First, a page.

Loyalty is relational. There are some words on our wall such as “Integrity” and “Responsibility” that deal much more with the individual, but, much like “Respect” and “Teamwork,” I consider loyalty part of a relationship. It requires a trust that, if I am loyal to you, you will be loyal to me, and the relationship will be mutually positive or beneficial. As with any relational concept, loyalty can be severely damaged when trust in the other is questioned, or when the relationship no longer seems positive. The key lesson we want our young dancers to walk away with, however, is how to define those moments and see the world with a little more clarity. Just because someone has made you mad it does not mean you end the relationship (try telling this to a group of teenagers… it’s a work in progress). A loyal friend comes back to the table, with humility, and is eager to resolve the issue. It isn’t always easy, but it is usually worth it.

Interested in joining us? Summer classes start June 18th! 

Just Keep Going

This is the time of the year that the lesson of perseverance really comes into play. Not only are everyone’s (my) allergies wreaking havoc on our bodies, but STAAR tests are happening, school events are ramping up, and everyone starts to get the end-of-year wiggles. I have blogged here about perseverance multiple times, and good examples of how it is taught in the dance world, but I am inspired to touch on the subject yet again as we soldier on into our last competition for EDC, plan for summer, gather information and materials for our spring recital, etc. meghan-class-1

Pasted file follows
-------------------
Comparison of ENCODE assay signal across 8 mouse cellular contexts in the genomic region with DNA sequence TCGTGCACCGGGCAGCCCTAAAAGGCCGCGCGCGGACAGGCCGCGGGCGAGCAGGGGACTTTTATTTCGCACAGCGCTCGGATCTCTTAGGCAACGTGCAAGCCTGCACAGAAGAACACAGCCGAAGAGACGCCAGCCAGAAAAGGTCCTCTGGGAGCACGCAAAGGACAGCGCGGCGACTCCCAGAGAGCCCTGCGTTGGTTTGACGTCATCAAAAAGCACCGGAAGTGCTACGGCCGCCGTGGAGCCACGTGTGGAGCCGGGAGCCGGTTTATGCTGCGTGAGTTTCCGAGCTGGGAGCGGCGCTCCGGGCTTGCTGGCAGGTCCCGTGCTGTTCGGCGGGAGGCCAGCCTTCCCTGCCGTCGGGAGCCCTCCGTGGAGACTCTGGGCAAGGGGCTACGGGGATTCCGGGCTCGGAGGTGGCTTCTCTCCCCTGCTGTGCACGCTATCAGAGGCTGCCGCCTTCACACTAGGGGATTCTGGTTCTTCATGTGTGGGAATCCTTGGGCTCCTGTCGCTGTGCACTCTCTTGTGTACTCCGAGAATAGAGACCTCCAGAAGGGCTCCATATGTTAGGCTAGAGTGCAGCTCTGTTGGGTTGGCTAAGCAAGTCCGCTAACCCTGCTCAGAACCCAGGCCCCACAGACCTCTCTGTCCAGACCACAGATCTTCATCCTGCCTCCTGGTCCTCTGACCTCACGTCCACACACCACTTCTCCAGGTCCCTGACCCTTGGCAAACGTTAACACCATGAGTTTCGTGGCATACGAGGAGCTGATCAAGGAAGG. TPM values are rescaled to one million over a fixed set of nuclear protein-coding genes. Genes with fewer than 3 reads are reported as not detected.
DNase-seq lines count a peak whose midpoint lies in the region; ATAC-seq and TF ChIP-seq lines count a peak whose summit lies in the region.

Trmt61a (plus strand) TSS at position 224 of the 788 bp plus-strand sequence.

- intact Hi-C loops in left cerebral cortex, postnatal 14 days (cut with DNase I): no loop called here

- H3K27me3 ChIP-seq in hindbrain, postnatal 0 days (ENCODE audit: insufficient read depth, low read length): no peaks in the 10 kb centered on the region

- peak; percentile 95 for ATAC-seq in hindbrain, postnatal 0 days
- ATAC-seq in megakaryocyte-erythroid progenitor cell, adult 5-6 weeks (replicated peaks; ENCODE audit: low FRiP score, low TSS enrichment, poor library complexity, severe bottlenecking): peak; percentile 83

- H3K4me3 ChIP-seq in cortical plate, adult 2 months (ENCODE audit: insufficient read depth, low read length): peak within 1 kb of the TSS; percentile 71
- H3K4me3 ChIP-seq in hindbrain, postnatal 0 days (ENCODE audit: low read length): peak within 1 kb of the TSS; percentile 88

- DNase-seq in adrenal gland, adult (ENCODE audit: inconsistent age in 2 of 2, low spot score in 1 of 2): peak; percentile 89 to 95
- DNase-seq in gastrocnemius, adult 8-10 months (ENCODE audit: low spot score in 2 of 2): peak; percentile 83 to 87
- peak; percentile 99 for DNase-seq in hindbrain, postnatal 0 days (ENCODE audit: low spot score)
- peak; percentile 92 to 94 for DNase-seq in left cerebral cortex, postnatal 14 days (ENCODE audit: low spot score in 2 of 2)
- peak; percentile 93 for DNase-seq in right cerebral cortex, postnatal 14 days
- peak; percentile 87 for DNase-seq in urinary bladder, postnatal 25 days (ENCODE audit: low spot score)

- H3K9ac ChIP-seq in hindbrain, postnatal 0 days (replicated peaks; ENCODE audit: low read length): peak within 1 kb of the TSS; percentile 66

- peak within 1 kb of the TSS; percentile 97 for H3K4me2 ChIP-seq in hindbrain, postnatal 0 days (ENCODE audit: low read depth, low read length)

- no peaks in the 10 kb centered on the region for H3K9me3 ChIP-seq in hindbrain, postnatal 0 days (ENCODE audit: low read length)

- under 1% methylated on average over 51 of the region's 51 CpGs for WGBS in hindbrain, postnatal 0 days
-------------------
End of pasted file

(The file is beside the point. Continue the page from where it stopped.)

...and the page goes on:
When we discuss perseverance at the studio we say, “Keep going, no matter what.” If you fall down? Get up and keep going. If you are frustrated with a new step or a piece of choreography? Keep going. If you are tired? Keep going. The only way to get there is to go. The journey may not be as picturesque as you had hoped, but when you accomplish your goals you can look back and appreciate all the times you got back up.

The Path to Artistry

We have a lot of discussions on this blog about how dance teaches life-long lessons and starts a journey to confidence and self esteem. It’s one thing in the classroom to accomplish a technical skill or to push yourself to pick up choreography faster and more cleanly. It’s a whole different conversation when we approach the idea of pushing past the technical skills and into the artistry of dance. What makes a dancer a performing artist? It isn’t perfect technique, yet the technique becomes the toolbox for a dancer to pull from as they start to tell stories with their bodies and emotions.

After an interesting conversation with my mom, who is a music teacher, about this topic she suggested I do some research into how learning in the dance studio can relate to a hierarchy of needs. I did a search, and I pulled up this article about reframing the classroom to Maslow’s Hierarchy of Needs, which I remember learning about in college. While the article is geared towards teachers and the goal of getting more people dancing, I did love this excerpt that is more applicable to everyone.